consolidates hold on first place
Nearing majority, with stronghold in BC
TORONTO June 23rd,
2015 - In a
random sampling of public opinion taken by the Forum Poll™ among 1268 Canadian
voters, well more than a third will vote NDP if a federal election were held
today (36%), while just more than a quarter would vote either Liberal or
Conservative (28% each). This represents a slight increase for the NDP since
last week (June 16 - 34%) and relative stability for the other two parties. The
Green Party is reduced to very few votes (2%), as is the Bloc Quebecois (5%) or
other parties (1%).
NDP vote is common to the youngest (41%), mid income groups ($60K to $80K -
41%), in the prairies (40%) and, especially, in BC (54%) and among those with a
degree (43%) or higher (41%),
Liberal vote is characteristic of the wealthier ($80K to $100K - 31%), the
Atlantic provinces (41%), Ontario (32%) and the best educated (31%).
Conservative vote is higher among the oldest males (32% each), the less wealthy
($20K to $40K - 32%), in the prairies (34%) and Alberta (41%), those with kids
(32%) and those with some college (36%).
Ontario, the three parties are tightly tied (Conservative - 32%, Liberal - 32%,
NDP- 33%), in Quebec, the NDP has a clear lead (NDP - 36%, Liberal - 25%, Bloc
- 20%, Conservative - 17%). In Alberta, while the Conservatives have a solid
lead still (41%) the Liberals (27%) and the NDP (28%) are closing in for second
place. In BC, the NDP dominates (NDP - 54%, Conservatives - 21%, Liberals -
20%). In Atlantic Canada, while the Liberals still lead (41%), the
Conservatives are close in second place (32%), followed, distantly, by the NDP
note, close to 3-in-10 past Liberal voters (2011) will vote NDP this time
around (29%) and this is a reversal of the pattern we have seen for the past
two years, where about 3-in-10 past NDP voters would switch to the Liberals.
NDP Minority seen
these results are projected up to a 338 seat House of Commons, the NDP would
take 149, 21 short of a majority, but up 20 since last week, while the
Conservatives would take 116 and the Liberals would be limited to 65 seats. The
Bloquistes would take 3 seats and the Green Party would keep their leader’s seat.
Conservative Party is second choice of few
half of Liberal supporters pick the NDP as their second choice (48%), and a
similar proportion of NDP voters say the Liberals are their second choice
(43%). Close to one fifth of Liberals pick the Conservatives second (17%),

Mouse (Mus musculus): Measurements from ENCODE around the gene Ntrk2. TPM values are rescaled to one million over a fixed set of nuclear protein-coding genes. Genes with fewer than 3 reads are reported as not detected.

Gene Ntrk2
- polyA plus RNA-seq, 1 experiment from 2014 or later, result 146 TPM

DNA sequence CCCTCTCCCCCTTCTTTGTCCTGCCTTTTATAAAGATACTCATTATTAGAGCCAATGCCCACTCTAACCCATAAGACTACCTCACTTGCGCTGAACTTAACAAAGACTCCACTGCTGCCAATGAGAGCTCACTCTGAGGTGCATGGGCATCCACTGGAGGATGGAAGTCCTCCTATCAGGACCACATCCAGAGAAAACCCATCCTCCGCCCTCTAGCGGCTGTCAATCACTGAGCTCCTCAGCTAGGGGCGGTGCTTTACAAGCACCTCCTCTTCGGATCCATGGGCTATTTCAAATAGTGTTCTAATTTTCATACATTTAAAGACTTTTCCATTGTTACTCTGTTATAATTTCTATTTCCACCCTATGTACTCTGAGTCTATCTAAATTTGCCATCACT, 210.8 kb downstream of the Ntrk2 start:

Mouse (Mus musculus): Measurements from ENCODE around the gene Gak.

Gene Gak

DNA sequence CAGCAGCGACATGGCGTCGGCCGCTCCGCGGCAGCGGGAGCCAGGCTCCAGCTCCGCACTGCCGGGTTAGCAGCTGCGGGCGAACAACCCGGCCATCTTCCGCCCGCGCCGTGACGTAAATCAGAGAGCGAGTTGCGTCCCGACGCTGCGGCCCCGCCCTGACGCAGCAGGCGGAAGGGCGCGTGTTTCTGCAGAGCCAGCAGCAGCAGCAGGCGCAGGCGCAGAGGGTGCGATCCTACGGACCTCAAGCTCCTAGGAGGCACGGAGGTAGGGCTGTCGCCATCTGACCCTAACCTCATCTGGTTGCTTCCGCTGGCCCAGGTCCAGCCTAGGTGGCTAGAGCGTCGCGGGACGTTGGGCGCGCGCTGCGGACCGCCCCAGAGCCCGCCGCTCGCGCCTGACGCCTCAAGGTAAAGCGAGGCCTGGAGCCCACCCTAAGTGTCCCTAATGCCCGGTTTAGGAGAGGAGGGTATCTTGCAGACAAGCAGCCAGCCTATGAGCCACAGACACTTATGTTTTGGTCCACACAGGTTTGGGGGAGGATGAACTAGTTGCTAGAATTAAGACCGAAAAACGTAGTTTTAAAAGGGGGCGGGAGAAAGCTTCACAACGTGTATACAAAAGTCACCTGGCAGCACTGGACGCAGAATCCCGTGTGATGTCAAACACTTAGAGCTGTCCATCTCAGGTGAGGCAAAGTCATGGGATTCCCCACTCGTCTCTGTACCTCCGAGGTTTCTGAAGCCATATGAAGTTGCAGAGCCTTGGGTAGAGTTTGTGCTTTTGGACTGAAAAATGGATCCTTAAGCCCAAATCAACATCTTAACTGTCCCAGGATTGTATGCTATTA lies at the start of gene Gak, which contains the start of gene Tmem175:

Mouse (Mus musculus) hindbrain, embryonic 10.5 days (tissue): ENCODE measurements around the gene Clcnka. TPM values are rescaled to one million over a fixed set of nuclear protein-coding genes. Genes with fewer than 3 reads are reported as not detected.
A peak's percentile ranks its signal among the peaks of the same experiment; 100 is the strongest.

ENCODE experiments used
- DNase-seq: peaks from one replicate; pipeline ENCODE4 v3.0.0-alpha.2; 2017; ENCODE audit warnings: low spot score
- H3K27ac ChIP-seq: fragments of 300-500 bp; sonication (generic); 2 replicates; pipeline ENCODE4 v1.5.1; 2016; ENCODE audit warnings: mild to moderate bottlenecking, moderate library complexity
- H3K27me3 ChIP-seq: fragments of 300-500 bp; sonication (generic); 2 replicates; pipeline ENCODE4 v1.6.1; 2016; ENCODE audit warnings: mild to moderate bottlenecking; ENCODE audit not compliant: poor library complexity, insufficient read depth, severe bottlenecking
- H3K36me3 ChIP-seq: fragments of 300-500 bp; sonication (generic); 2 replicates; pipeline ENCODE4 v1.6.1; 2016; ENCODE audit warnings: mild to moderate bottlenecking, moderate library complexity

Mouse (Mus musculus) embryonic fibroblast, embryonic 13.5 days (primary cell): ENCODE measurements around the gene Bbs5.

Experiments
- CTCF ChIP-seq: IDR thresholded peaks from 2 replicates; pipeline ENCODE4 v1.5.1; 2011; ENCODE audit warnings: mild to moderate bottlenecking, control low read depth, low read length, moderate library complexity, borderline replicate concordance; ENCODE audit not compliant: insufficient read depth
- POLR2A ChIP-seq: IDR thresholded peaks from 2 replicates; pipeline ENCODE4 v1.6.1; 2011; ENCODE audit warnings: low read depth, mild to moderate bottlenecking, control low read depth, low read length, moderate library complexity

while about one tenth of New Democrats do (10%). One quarter of Conservatives
pick the Liberals second (25%), and just fewer pick the NDP (19%). Of note, the
Green Party is the second choice of a significant minority of Liberals (16%)
and New Democrats (23%).
total, the NDP have a ceiling of 58% of the vote (first plus second choice),
the Liberals have a ceiling of 51%, and the Conservatives, just 37%.
Leader favourables stable; Mulcair on top
Harper has the approval of 3-in-10 voters (30%) and his net favourable score
(approve minus disapprove) is a very negative but stable-31. Tom Mulcair
continues to enjoy the approval of one half of voters (50%) and his net is a
very positive +25. Justin Trudeau has the approval of about 4-in10 (38%) and
his net is a neutral -3.
NDP, Conservatives tied in expectation of victory
equal proportions anticipate a Conservative (29%) or an NDP (27%) victory. Just
fewer expect a Liberal victory (25%). Conservatives are more certain of their
party’s victory (80%) than are Liberals (64%) or New Democrats (61%).
"The movement in the NDP’s
favour is slow, but it’s gathering momentum. They’re firmly in first in Quebec
and BC and at parity in Ontario, which are three of the four biggest provinces.
There is very little downside to the NDP voter profile, and Mulcair is more
popular than his party, while Trudeau and Harper trade at about their parties’
favourability. Even in the expectation of victory, which tends to be a lagging
measure, we see the NDP have caught up to the Conservatives," said Forum
Research President, Dr. Lorne Bozinoff.
Lorne Bozinoff, Ph.D. is the president and founder of Forum
Research. He can be reached at firstname.lastname@example.org or at (416)